Posts Tagged ‘Top 50 Films’

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Top 50 Films of the Decade: Pt. 3 (30-21)

December 28, 2009

30. 25th HOUR (2002) – Spike Lee’s opening to this film blew me away when I saw it. It sets a somber tone but Ed Norton kicks it into high gear as an unrepentant drug pusher who spends his last 24 hrs of freedom resigned to his jailtime and hanging with his best friends. The final escape envisioned by his father (Brian Cox) is one of the best rug pulling scenes alongside Brazil’s finale.

29. TALK TO HER (2002) – Perhaps the best Almodovar film that capped a great run starting with Live Flesh and All About My Mother (though he did pick up again after the misfired Bad Education with the wonderful Volver). Clearly a master of his craft at this point, he adroitly mixes the lives of a comatose female bullfighter, her boyfriend, her male nurse and the nurse’s patient. The dream sequence with the giant vagina is a particular stand out.

28. THE SQUID AND THE WHALE (2005) – Noah Baumbach returns after a long hiatus after the touching if slight Mr. Jealousy with this devastating and wry portrayal of 2 boys and how the divorce of their parents affects them. Jesse Eisenberg is a revelation and Jeff Daniels, shaggy yet cutting, pulls an amazing performance.

27. THE PRESTIGE (2006) – A mini Batman Begins reunion occurs when Chris Nolan cast Michael Caine and Christian Bale to star in this mesmerizing tale of two rival magicians (Hugh Jackman being the other) trying to outdo each other with the ultimate magic trick — teleportation. That it involves David Bowie’s Nikolai Tesla and thousands of hats is but one succulent detail of this richly layered thriller.

26. KILL BILL V1 & V2 (2003 / 2004) – QT proves that he can shoot the shit out of several action set-pieces inbetween his more trademark talky bits. Composed as a love letter of sorts to his star, Uma Thurman, the movie traces the journey of revenge of The Bride against her former employer, Bill (played with class and dignity by David Carradine) and his deadly assassins The Deadly Viper Squad. Poetic and bloody. “How do I look?” “You look ready.”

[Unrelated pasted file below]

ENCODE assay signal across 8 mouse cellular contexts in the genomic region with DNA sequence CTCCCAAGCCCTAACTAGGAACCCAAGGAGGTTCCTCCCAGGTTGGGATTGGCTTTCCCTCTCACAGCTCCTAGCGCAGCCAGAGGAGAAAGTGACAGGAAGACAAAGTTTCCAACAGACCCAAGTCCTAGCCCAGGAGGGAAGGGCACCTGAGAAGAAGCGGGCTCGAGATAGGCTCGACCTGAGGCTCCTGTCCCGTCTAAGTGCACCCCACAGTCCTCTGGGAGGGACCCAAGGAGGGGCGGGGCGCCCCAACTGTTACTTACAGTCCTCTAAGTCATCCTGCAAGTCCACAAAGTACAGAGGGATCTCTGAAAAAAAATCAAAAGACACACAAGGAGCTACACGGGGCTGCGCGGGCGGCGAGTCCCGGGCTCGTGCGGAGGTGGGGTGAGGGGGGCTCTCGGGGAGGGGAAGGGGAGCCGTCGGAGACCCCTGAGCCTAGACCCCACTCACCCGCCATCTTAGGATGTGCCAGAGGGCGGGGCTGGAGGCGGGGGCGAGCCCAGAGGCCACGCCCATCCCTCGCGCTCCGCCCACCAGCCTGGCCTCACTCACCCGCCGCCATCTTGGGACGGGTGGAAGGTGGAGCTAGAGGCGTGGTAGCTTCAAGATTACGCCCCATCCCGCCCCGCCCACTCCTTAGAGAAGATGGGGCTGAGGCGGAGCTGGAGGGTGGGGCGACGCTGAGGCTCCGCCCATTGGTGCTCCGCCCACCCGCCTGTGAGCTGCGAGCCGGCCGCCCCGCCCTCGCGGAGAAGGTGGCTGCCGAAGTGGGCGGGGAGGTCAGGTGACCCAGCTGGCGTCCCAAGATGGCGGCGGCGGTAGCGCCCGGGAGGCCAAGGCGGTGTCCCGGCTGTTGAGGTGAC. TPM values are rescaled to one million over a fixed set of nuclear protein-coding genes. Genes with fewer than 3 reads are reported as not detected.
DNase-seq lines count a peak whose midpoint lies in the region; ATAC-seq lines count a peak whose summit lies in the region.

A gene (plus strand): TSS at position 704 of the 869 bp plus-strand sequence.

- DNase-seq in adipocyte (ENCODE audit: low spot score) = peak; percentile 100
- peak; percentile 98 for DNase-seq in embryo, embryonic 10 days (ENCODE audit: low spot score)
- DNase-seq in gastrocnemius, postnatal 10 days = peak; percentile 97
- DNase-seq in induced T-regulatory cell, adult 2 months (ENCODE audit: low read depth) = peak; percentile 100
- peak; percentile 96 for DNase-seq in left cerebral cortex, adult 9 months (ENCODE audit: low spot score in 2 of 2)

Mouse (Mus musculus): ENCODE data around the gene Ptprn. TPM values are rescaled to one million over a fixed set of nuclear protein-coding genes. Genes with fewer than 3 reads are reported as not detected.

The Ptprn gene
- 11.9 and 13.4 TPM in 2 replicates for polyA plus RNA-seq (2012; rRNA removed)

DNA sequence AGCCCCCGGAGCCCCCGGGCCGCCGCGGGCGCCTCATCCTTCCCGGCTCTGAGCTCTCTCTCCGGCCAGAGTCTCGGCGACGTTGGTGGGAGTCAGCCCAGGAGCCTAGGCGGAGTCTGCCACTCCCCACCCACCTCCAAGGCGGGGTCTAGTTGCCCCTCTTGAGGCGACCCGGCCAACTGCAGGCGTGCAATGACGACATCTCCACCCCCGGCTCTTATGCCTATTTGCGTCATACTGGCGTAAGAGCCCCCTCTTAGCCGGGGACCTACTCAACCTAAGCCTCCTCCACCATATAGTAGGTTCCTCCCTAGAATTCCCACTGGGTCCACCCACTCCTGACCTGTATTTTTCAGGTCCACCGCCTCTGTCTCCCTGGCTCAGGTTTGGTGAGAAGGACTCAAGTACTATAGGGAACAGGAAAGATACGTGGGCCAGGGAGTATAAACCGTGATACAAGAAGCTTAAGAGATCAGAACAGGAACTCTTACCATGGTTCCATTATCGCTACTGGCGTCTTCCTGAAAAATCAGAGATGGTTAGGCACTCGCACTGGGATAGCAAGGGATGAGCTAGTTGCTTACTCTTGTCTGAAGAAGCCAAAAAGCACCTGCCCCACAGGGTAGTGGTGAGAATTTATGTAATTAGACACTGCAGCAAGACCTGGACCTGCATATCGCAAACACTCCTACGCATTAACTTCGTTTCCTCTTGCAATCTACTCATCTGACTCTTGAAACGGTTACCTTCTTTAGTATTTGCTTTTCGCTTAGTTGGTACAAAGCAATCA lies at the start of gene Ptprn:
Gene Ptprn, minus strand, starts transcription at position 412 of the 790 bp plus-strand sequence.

25. SERENITY (2005) – Having the unfortunate distinction of being released the same summer as Revenge of the Sith and only making $30M theatrically, guess which one ends up being the better film? Joss Whedon transports the crew of the Firefly TV show to widescreen success. Our beloved characters are put through the wringer as River Tam’s secret is made known and the Operative set to hunt them closes in. This movie introduced Chiwetel Ejiofor to me as an actor to keep my eye on. Any chance of a sequel, please?

24. SPIRITED AWAY (2001) – Miyazki’s wondrous film about a young girl who loses her parents to the ghosts and spirits who inhabit a bathhouse, and ends up trying to rescue them before losing them forever (somewhat similar to Coraline). The variety and oddity of the many ghosts on display here showcase a wonderful imagination, and the resourcefulness of the young girl as she comes of age makes for a highly entertaining and near-perfect film-going experience.

23. WET HOT AMERICAN SUMMER (2001) – Absurd, ironic and straight-faced about its take on the 80s Summer Camp genre, this hilarious off-kilter comedy barely made it past its first week in theaters only to be “discovered” and rightly championed on home DVD. Any film that can have Chris Meloni talk to a can of food about dick cream deserves a place on every Top 50 Films of the Decade list. Also, best scene is the day spent in town. Rent it now!

22. DONNIE DARKO (2001) – Another overlooked instant cult classic from the same year as Wet Hot American Summer, Richard Kelley’s grim and moody view of Jake Gyllenhaal’s attempt to prevent the end of the world on Halloween, while he negotiates first love and high school, is equal parts philosophical and mystical without being too pretentious or too baffling (see Primer). Boasting a dark and mesmerizing score and 80s soundtrack, this film made Patrick Swayze cool again despite his playing a motivational speaker and possible pedophile, as well as introduced us to Maggie Gyllenhaal and Sparkle Motion.